I haven't been foraging for long - not as an adult anyway. My mother tells me that when I was three, I ate a pansy out of someone's garden. And in my tweens I developed an obsession with herbalism.
I spent hours in the kitchen boiling, steeping, and pulverising unholy-smelling concoctions of foraged plants. Even more alarming for my mother, I imagine, were the times when she found my little sister lying helplessly across two kitchen chairs, and me standing over her, smearing my concoctions all over her face and hair. (It was all in the name of health and beauty, I protested.)
Vanessa, my oldest childhood friend, may still have nightmares about the birthday present I gave her of home-made perfume. It was memorable not for its fragrance, but for the enormous lump of blue mould that emerged from the bottle and landed on her wrist when she went to try it.
Those first efforts at foraging were a long time ago. Not until I became a mother did I feel the pull again to do it. Actually, it was my son who re-inspired me.
When he was small he had no interest in broccoli or cauliflower, but take him for a walk in the park and he would eat wild fennel and nasturtium leaves by the fistful. Now older, he eats supermarket brassicas happily, but he's held onto his fascination with wild food.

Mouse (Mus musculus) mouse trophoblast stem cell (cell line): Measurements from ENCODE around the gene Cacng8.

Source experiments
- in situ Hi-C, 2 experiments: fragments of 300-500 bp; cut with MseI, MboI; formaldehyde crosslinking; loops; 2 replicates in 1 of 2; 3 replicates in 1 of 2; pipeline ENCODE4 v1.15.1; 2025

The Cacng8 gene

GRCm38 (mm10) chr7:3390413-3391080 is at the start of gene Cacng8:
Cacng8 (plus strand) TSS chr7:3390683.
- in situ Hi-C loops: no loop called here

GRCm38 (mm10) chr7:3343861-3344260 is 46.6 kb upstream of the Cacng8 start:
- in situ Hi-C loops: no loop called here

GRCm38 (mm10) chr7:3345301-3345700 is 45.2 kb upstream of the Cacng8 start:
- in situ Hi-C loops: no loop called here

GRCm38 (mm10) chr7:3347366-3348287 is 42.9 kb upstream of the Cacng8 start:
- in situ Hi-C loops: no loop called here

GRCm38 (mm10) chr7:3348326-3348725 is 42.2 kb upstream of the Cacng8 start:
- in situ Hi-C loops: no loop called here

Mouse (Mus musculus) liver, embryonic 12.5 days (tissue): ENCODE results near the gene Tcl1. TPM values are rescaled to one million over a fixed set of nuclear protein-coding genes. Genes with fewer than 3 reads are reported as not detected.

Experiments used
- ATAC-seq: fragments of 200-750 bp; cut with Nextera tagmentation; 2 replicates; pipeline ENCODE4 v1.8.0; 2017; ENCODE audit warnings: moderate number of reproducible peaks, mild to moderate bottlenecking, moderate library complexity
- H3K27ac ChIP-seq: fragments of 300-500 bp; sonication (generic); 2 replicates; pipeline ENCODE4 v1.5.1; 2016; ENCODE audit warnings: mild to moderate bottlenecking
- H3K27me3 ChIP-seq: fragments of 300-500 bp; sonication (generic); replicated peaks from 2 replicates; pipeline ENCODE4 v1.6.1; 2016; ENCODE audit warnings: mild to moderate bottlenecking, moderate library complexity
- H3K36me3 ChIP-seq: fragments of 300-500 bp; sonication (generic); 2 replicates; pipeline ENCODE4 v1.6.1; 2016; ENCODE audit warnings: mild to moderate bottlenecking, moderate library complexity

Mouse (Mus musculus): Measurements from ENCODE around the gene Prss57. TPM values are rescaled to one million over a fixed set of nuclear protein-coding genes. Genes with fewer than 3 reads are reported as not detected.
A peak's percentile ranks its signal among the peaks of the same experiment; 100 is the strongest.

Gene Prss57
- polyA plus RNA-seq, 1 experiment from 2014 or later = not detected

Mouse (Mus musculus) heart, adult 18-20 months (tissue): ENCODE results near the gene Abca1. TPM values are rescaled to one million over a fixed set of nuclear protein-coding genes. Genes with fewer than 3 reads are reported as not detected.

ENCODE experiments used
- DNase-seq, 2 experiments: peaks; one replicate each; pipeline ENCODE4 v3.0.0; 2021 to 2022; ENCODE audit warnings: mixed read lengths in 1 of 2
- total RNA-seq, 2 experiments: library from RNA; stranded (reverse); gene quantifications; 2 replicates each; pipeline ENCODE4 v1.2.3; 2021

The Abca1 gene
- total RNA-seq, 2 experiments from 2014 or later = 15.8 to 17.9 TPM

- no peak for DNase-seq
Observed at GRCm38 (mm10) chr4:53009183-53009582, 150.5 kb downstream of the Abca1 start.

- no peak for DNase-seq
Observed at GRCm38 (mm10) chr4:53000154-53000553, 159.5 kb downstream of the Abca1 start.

One of his favourite recipe books is 'Go Wild!'- the official book of the Monteith's Beer and Wild Food Challenge. We've also amassed an impressive collection of books about eating bugs. (That's perhaps another post.)
Wouldn't I just love to take him to the Hokitika Wildfoods Festival, for his birthday next year! I think his younger sister would enjoy that too. She certainly seems to be exhibiting the same feral tastes in greens as he did at her age.
And you know - I'm pretty sure my offspring are not alone in this. A lot of children seem to be natural foragers.
Rediscovering this pastime - at nearly 40 years old - has for me been exhilarating. Like rediscovering a long-lost part of childhood.